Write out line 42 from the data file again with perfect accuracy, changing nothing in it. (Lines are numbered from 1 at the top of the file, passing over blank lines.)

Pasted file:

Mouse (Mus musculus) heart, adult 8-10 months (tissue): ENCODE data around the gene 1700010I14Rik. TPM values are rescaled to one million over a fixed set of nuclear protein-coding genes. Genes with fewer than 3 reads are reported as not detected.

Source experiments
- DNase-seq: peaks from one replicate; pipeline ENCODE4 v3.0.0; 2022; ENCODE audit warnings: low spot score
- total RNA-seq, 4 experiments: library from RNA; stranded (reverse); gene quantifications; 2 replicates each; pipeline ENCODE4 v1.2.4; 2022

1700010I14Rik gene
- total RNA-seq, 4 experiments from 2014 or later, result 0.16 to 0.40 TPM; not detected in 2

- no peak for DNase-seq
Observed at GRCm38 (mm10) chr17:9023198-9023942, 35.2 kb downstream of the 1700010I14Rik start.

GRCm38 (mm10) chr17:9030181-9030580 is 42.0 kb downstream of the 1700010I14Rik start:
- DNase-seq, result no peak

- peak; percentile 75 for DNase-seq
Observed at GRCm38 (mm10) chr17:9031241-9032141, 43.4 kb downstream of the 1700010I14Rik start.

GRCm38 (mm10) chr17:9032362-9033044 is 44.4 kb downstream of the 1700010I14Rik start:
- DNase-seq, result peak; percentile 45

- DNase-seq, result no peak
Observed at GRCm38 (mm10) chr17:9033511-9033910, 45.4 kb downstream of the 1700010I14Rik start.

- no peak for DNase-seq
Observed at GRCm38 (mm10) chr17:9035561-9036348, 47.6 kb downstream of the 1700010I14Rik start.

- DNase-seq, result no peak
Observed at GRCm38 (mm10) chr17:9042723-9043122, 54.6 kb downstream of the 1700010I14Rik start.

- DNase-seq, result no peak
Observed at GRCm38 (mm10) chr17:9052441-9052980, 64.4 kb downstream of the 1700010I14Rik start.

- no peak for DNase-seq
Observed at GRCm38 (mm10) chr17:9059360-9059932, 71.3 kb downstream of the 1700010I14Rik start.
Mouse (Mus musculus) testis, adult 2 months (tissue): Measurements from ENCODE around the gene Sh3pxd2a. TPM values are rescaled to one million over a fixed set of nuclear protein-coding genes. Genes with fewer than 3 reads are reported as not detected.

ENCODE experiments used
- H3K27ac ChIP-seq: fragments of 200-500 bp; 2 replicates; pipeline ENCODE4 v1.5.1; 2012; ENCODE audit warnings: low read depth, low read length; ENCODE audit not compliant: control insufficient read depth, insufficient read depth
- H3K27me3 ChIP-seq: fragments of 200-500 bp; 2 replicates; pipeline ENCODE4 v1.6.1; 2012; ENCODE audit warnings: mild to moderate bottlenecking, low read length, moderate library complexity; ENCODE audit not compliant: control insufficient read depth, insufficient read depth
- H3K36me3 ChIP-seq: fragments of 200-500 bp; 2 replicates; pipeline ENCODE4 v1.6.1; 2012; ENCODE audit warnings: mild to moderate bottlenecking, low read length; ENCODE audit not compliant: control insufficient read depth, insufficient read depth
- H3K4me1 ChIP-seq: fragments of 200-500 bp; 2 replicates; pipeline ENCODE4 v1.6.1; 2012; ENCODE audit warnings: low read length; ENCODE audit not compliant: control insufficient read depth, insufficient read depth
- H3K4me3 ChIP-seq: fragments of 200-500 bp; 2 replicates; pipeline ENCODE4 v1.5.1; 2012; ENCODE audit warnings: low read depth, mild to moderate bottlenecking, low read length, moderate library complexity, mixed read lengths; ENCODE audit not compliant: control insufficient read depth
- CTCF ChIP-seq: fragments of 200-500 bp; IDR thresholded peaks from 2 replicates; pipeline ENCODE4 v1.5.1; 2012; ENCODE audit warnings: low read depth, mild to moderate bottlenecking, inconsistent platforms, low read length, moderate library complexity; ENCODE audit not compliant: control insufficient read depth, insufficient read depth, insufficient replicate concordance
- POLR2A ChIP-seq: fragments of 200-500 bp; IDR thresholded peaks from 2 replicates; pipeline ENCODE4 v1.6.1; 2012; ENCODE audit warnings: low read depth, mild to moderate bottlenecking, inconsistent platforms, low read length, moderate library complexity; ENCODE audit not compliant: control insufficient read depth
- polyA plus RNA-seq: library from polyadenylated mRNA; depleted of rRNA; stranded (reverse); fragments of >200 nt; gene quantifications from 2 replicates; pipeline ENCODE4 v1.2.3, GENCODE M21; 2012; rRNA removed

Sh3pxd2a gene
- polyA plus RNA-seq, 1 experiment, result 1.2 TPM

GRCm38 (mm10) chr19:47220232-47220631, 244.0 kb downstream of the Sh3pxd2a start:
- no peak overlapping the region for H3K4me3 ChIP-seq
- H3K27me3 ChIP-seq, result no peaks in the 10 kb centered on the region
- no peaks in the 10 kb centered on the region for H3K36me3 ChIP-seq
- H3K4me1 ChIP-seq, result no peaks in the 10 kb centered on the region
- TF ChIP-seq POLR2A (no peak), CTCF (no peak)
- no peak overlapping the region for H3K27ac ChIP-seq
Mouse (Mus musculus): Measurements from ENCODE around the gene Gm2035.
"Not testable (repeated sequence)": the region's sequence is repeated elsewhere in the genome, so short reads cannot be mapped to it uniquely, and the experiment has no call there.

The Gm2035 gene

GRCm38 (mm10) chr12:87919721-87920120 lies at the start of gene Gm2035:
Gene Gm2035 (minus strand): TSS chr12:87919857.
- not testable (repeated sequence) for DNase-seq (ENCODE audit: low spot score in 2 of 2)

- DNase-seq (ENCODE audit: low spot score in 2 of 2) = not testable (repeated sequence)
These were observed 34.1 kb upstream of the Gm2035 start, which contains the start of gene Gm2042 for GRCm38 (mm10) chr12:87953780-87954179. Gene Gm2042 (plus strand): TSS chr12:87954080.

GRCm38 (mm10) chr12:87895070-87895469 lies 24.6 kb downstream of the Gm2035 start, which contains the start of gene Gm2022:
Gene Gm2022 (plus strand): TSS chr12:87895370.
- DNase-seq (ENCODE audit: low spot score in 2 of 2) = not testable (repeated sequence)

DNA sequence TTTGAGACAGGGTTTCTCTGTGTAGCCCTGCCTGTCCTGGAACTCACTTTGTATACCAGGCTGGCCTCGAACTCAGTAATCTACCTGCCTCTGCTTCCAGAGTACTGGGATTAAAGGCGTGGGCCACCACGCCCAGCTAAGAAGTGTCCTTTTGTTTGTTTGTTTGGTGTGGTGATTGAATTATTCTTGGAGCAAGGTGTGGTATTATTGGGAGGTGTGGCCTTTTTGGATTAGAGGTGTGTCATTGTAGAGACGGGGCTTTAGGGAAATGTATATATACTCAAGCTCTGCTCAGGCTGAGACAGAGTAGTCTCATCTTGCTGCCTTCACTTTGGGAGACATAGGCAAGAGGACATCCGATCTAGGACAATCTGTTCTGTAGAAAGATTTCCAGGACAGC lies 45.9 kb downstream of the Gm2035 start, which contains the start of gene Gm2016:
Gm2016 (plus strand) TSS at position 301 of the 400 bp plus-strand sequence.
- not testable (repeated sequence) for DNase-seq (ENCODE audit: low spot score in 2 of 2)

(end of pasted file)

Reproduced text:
- TF ChIP-seq POLR2A (no peak), CTCF (no peak)